The gate shut down with a rush and disintegration of liquid. Soldiers milled closer to the little surprise the brief blackout had left behind.

A trail – a wet, dark, crimson trail. Elizabeth didn't allow second thought any time to staul her. She rushed from the control room, but slowed on reaching the stairs. The trail continued on in smears, hand prints, but mostly footprints. She didn't need Beckett to run an analysis to tell her it was blood. She could smell it, metallic and foul, burning her nose and filling her lungs. She covered her mouth, part in shock, part – a major part – in disgust. Her gut churned fit to expel.

" Oh my..." she gagged. Many of the paled faces around her mimicked similar expressions.

The trail went on into the corridor, with more smears and prints – human prints, human hands and feet, ten fingers and ten toes.

" Dr. Weir?" Someone said, a female voice. She looked up to see a sweat-drenched Teyla standing on the other side of the trail, looking down with saucer-round eyes. Ronon was beside her, following the prints with his own narrowed gaze, tense as a blood-hound struggling against the leash.

Let's not disappoint the man, Weir thought, swallowing bile. She looked toward the soldiers and signaled with a wave for them to follow. Ronon was already off. He led the way, but held back enough for the soldiers to catch up since they were armed and he was not.

Rodney came around a corner, skidding to a halt with hands raised before any of the armed men collided into him.

" H-Hey, what's going on?" he shouted over the alarms, moving to walk alongside Elizabeth.

Elizabeth's pounding heart was making it difficult to breathe. " Something came through the gate."

" What? Was the shield down?"

Elizabeth shook her head. " I – I don't know. Maybe. I mean, that's the only explanation. They were running, they were up. but I saw something come through."

" Are you sure?"

Elizabeth looked at Rodney in alarm. " Look down."

Rodney did, searching the floor, and stumbled back in a blanch. " Oh my...! Crap, what...? Is that – that blood?" He looked at Elizabeth. The answer man, for once, looking to others for answers.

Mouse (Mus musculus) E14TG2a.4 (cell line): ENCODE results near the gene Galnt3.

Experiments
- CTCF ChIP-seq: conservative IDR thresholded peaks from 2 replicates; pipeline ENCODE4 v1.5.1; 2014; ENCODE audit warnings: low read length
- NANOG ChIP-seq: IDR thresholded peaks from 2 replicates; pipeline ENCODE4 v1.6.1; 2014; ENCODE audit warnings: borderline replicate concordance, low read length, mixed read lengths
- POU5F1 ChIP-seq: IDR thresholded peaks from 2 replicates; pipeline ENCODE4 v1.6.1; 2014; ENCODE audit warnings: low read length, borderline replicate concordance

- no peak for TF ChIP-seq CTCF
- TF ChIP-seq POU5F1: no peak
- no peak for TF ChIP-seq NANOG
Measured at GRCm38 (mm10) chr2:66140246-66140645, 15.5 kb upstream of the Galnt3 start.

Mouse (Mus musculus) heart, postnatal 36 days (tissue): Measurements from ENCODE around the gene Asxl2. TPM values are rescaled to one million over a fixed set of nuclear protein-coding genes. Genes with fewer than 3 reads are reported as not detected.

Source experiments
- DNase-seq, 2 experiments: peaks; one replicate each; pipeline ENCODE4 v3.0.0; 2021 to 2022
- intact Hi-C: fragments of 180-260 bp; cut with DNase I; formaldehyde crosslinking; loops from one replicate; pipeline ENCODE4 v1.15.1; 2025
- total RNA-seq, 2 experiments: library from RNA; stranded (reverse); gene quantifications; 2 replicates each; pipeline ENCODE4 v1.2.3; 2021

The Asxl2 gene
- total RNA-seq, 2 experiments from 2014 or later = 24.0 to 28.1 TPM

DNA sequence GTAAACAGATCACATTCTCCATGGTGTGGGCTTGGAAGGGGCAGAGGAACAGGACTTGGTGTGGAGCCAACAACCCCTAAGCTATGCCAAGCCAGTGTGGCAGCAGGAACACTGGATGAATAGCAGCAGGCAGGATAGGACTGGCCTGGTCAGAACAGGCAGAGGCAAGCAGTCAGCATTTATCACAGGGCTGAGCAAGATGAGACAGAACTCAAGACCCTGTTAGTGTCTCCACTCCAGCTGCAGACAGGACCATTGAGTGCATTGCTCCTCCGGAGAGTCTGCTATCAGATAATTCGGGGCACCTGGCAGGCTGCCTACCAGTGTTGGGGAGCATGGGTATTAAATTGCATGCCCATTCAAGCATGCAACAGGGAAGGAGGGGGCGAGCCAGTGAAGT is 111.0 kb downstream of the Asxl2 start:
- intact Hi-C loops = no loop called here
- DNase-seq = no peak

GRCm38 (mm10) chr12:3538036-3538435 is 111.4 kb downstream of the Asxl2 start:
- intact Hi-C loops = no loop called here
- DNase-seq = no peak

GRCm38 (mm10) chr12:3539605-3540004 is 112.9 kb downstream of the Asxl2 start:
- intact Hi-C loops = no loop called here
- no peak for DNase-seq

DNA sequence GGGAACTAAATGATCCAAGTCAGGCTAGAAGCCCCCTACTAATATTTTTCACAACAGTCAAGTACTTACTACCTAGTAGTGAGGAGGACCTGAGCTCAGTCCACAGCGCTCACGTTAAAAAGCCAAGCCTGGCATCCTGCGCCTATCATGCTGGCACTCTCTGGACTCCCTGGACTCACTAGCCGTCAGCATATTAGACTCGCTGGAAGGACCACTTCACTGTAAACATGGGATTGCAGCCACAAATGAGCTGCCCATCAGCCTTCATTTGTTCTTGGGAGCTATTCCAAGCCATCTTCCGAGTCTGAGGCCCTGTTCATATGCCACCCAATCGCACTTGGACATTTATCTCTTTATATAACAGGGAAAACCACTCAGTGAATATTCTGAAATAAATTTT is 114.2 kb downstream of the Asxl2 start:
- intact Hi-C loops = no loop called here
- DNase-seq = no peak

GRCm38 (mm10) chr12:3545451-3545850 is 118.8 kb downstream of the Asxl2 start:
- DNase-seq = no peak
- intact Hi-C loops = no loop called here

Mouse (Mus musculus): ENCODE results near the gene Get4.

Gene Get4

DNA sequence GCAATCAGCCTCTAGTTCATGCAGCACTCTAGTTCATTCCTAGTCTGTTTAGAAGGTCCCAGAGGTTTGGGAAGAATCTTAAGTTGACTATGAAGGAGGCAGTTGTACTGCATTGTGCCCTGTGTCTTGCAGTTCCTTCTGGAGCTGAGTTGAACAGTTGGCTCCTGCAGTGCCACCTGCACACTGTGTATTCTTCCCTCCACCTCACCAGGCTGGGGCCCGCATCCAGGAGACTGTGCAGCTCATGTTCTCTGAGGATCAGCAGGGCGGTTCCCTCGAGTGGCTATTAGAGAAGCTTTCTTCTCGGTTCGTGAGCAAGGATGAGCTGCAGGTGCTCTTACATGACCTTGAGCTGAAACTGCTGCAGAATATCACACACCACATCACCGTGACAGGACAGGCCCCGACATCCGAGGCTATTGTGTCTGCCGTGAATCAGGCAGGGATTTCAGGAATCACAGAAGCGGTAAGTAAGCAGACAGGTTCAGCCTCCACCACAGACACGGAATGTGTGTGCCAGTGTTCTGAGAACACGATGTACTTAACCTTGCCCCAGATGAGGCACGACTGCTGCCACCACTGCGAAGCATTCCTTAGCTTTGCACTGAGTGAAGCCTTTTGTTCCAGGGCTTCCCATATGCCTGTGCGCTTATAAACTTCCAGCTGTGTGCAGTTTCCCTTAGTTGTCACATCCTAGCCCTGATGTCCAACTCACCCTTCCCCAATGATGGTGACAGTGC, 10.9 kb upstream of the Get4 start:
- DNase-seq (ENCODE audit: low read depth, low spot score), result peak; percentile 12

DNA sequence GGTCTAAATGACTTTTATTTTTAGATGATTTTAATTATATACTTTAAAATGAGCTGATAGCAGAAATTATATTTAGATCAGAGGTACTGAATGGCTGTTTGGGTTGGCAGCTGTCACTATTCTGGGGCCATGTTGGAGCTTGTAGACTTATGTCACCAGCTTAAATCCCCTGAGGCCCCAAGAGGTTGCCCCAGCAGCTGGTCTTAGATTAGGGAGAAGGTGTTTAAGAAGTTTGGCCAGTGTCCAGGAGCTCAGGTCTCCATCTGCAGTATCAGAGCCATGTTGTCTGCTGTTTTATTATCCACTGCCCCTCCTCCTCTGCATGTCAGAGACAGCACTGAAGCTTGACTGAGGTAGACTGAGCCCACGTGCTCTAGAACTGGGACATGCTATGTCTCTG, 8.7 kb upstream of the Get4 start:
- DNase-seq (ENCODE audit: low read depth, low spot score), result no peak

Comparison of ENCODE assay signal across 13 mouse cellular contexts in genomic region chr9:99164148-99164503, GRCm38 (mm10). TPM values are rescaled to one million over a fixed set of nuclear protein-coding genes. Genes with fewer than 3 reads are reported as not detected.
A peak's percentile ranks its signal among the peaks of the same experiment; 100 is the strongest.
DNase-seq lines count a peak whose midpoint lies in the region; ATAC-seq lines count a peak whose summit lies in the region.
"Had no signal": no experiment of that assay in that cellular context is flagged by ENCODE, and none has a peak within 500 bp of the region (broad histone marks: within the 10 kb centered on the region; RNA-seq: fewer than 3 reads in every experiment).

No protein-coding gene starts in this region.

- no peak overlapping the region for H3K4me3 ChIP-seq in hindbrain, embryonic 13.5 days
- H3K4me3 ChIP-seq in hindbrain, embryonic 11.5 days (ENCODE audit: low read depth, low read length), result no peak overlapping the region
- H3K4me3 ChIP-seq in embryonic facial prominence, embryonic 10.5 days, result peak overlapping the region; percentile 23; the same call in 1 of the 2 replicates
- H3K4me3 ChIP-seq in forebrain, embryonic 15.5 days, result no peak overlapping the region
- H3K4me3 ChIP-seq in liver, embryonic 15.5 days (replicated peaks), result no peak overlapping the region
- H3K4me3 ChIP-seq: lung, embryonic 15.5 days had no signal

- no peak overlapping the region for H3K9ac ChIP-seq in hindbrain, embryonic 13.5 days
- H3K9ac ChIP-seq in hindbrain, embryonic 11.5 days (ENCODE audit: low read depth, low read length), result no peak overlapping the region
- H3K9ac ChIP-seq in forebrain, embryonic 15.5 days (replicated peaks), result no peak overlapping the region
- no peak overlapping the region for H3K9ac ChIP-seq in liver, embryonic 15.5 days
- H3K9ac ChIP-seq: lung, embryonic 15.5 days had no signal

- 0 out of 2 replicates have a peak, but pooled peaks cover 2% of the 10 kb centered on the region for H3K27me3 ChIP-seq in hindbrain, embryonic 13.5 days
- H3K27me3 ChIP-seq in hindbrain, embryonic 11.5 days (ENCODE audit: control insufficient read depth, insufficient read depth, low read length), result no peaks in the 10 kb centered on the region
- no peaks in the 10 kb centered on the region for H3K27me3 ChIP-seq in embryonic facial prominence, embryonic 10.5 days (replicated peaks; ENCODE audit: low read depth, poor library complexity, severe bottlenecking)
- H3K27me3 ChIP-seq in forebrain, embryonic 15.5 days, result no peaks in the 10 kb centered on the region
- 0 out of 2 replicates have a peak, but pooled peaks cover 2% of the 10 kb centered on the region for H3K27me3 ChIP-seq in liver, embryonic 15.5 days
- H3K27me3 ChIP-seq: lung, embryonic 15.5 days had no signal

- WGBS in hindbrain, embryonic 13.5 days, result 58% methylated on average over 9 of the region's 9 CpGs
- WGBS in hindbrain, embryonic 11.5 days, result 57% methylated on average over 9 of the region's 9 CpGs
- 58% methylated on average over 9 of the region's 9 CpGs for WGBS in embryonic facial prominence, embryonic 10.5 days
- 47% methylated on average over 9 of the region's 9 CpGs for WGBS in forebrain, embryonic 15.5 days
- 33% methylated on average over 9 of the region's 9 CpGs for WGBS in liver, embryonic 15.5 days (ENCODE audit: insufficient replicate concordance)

Elizabeth didn't reply, when right then she realized where the trail was leading. She had the path memorized enough to know it by feel alone.

She hurried to be at the forefront, and passed Ronon right when the trail turned and vanished behind the sealed doors to Sheppard's quarters. Like a single ambient wave, the same thought rippled through everyone, and everyone slowed to a stop.

Elizabeth would have given anything to feel the heart clamoring hope that had always been more like a plague in the past. All she felt was utter terror, bordered by blood in the form of prints and smears. They were on the door, the wall, the pad activating the doors. Weir looked down at the foot prints, and squinted at drops and splatters of blood. It was fresh, all of it, too much of it. The smell became a taste soaking into her tongue, so she clenched her jaw to keep from spitting.

" Shouldn't we call Beckett?" came Rodney's tentative voice. Elizabeth didn't grace him with a response. In all truth, everything had become back ground noise, too pointless to even acknowledge as annoying. Elizabeth swallowed with a grimace and touched the radio at her ear.

" Can someone please shut down the alarm," she flatly stated. And two heart-beats later, stifling silence fell over them like a heavy blanket. Ronon advanced, ready to enter, but Elizabeth held up her hand to halt him.

She placed her ear to the door. Whatever it was she was expecting to hear – shouts, breathing, movement – she didn't hear it. She stepped back, and nodded once when her voice refused to work. A young soldier slapped the panel, and the doors slid open. Ronon and two soldiers flowed in like water over a dam, moving around the bed to halt on the other side.

The two soldiers stepped back, lowering their weapons. Ronon's head jerked. He looked over at Weir. The runner wasn't one for expression. Anger, annoyance, and overall stoicism were as far as he tended to go. But even he didn't have absolute control over heat of the moment reactions, and Elizabeth caught the flicker of confusion in his eyes.

And something else, something Elizabeth hadn't really seen before on the runner. Alarm, shock... fear? Somewhere along those lines, and it frightened Elizabeth.

" You need to see this," Ronon said in that rumbling voice of his, staring with penetrating eyes straight at Elizabeth. Elizabeth jolted as though she'd been shocked. In her mind, she was moving, but outward her body was motionless. She swallowed, and forced herself to step through the threshold on stiff, hesitant legs.

She didn't want to see. She needed to, but both heart and mind were screaming at her to turn around and close her eyes, because she knew she wouldn't like what she was about to confront.

Screw desire. She would see. She hadn't given up hope. She needed to know if it had been worth it.